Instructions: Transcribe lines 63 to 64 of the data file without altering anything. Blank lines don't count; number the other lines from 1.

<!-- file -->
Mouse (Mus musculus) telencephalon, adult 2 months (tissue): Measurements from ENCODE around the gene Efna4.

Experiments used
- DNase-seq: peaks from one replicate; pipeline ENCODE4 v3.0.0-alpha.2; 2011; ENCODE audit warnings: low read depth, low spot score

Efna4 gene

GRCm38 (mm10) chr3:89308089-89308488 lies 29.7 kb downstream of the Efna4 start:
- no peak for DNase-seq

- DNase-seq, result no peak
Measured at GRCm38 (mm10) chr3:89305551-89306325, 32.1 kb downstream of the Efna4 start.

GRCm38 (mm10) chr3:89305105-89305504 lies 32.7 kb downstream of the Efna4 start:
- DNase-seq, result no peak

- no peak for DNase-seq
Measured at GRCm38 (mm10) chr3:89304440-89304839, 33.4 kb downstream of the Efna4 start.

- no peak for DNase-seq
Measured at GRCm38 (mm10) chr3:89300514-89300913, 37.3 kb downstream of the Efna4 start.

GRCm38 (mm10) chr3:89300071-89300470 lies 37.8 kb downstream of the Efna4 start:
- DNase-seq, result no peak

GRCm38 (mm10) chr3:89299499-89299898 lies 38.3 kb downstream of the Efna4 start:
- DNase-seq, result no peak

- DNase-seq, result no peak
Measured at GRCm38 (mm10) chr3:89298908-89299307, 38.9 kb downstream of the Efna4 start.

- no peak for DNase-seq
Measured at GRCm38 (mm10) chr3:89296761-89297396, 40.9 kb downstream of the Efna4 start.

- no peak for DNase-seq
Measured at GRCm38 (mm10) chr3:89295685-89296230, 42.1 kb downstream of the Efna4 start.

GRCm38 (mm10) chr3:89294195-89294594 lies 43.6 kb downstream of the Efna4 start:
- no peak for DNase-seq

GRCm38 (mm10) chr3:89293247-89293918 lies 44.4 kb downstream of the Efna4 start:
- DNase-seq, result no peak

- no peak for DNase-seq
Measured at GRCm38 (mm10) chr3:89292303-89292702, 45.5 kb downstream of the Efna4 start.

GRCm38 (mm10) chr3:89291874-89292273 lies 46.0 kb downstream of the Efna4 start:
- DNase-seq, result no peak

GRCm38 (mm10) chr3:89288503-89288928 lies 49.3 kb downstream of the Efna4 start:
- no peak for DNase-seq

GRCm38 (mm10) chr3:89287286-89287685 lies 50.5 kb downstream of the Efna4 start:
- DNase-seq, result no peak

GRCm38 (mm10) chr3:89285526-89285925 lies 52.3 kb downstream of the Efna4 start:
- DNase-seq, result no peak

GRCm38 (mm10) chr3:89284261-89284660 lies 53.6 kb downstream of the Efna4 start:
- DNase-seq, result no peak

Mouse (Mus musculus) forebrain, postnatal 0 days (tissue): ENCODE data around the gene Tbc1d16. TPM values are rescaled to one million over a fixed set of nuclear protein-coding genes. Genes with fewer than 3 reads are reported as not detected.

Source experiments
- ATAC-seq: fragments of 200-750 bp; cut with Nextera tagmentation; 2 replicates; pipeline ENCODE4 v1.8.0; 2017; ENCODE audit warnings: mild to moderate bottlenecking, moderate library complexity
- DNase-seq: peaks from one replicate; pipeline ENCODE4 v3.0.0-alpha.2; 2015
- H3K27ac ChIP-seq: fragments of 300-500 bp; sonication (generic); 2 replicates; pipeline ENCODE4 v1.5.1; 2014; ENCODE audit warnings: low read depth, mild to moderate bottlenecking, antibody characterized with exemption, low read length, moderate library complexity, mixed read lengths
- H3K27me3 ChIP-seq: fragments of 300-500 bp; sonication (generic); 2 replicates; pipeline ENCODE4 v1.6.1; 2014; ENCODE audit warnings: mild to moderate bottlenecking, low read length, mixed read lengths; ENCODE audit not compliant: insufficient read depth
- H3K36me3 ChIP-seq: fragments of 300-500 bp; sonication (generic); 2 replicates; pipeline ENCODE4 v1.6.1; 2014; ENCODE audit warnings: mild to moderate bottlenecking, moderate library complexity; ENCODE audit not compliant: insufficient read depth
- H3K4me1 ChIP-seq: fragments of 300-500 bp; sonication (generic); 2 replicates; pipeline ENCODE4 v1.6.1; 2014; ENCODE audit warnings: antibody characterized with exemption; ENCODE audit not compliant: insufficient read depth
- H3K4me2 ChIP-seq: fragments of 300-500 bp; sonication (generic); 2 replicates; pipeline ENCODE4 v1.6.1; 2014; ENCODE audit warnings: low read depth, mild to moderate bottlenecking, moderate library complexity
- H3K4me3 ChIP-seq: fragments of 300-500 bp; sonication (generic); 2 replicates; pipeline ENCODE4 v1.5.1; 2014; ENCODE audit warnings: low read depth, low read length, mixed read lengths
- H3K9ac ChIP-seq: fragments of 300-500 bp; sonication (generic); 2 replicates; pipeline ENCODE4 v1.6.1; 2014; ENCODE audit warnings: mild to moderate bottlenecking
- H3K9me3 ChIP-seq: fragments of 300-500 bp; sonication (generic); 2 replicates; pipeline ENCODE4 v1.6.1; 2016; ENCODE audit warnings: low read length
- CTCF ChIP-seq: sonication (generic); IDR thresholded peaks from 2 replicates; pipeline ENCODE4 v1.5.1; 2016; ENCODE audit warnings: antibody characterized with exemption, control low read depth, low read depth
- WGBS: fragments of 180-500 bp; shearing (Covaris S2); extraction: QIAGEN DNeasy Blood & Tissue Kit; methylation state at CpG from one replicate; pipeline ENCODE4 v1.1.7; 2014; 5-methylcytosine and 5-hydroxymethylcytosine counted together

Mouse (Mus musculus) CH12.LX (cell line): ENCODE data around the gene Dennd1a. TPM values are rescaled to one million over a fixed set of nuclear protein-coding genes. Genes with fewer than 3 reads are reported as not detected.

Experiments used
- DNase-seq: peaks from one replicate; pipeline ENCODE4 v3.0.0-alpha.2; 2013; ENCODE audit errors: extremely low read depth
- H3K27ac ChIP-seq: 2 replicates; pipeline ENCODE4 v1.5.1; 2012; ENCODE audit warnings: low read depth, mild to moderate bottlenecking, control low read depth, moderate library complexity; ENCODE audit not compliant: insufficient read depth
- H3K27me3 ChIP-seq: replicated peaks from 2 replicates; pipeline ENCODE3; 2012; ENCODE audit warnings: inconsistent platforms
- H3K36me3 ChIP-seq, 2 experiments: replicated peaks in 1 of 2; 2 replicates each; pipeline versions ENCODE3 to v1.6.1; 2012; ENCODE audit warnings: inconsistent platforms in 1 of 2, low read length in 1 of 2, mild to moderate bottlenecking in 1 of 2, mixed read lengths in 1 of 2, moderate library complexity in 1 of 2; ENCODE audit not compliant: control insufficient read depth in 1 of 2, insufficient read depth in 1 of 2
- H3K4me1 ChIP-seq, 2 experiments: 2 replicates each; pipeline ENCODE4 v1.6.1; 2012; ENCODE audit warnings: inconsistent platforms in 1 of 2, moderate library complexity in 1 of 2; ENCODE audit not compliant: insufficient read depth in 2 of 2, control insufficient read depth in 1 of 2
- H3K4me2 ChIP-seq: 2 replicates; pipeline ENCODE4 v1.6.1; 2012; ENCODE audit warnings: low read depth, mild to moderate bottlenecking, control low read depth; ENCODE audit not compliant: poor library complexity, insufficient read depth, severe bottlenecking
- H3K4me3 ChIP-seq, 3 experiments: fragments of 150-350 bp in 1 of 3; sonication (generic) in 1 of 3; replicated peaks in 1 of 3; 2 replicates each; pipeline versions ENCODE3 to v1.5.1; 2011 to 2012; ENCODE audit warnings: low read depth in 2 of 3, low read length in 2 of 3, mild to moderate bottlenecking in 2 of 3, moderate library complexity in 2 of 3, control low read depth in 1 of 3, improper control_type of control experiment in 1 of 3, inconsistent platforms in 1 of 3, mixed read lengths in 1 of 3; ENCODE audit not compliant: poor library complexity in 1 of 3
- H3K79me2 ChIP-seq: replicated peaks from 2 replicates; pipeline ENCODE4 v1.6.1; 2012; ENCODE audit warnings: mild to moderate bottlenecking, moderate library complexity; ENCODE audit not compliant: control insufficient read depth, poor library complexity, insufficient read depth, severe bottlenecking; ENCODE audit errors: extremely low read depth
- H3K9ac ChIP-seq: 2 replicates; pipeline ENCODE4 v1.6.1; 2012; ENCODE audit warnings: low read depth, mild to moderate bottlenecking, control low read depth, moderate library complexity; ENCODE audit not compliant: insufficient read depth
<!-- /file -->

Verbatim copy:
- H3K4me3 ChIP-seq, 3 experiments: fragments of 150-350 bp in 1 of 3; sonication (generic) in 1 of 3; replicated peaks in 1 of 3; 2 replicates each; pipeline versions ENCODE3 to v1.5.1; 2011 to 2012; ENCODE audit warnings: low read depth in 2 of 3, low read length in 2 of 3, mild to moderate bottlenecking in 2 of 3, moderate library complexity in 2 of 3, control low read depth in 1 of 3, improper control_type of control experiment in 1 of 3, inconsistent platforms in 1 of 3, mixed read lengths in 1 of 3; ENCODE audit not compliant: poor library complexity in 1 of 3
- H3K79me2 ChIP-seq: replicated peaks from 2 replicates; pipeline ENCODE4 v1.6.1; 2012; ENCODE audit warnings: mild to moderate bottlenecking, moderate library complexity; ENCODE audit not compliant: control insufficient read depth, poor library complexity, insufficient read depth, severe bottlenecking; ENCODE audit errors: extremely low read depth